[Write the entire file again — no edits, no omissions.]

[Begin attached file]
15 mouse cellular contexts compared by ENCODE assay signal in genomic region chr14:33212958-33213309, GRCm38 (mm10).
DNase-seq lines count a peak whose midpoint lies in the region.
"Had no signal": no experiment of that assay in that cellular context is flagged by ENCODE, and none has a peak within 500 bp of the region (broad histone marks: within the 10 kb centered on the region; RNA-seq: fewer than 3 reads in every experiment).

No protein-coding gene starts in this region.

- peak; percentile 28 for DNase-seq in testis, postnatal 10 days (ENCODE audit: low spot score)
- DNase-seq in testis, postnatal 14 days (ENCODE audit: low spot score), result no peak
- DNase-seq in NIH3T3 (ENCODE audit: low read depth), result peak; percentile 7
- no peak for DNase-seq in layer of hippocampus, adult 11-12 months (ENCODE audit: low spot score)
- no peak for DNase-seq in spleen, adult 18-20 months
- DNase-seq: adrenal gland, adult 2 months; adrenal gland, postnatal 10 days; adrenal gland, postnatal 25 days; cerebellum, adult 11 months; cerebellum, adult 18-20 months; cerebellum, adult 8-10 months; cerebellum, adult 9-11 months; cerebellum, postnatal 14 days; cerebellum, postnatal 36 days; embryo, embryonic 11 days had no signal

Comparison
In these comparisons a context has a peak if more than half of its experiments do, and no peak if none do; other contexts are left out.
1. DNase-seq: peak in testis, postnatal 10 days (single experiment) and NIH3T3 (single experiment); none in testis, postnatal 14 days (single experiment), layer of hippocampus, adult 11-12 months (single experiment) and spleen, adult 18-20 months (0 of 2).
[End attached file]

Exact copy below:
15 mouse cellular contexts compared by ENCODE assay signal in genomic region chr14:33212958-33213309, GRCm38 (mm10).
DNase-seq lines count a peak whose midpoint lies in the region.
"Had no signal": no experiment of that assay in that cellular context is flagged by ENCODE, and none has a peak within 500 bp of the region (broad histone marks: within the 10 kb centered on the region; RNA-seq: fewer than 3 reads in every experiment).

No protein-coding gene starts in this region.

- peak; percentile 28 for DNase-seq in testis, postnatal 10 days (ENCODE audit: low spot score)
- DNase-seq in testis, postnatal 14 days (ENCODE audit: low spot score), result no peak
- DNase-seq in NIH3T3 (ENCODE audit: low read depth), result peak; percentile 7
- no peak for DNase-seq in layer of hippocampus, adult 11-12 months (ENCODE audit: low spot score)
- no peak for DNase-seq in spleen, adult 18-20 months
- DNase-seq: adrenal gland, adult 2 months; adrenal gland, postnatal 10 days; adrenal gland, postnatal 25 days; cerebellum, adult 11 months; cerebellum, adult 18-20 months; cerebellum, adult 8-10 months; cerebellum, adult 9-11 months; cerebellum, postnatal 14 days; cerebellum, postnatal 36 days; embryo, embryonic 11 days had no signal

Comparison
In these comparisons a context has a peak if more than half of its experiments do, and no peak if none do; other contexts are left out.
1. DNase-seq: peak in testis, postnatal 10 days (single experiment) and NIH3T3 (single experiment); none in testis, postnatal 14 days (single experiment), layer of hippocampus, adult 11-12 months (single experiment) and spleen, adult 18-20 months (0 of 2).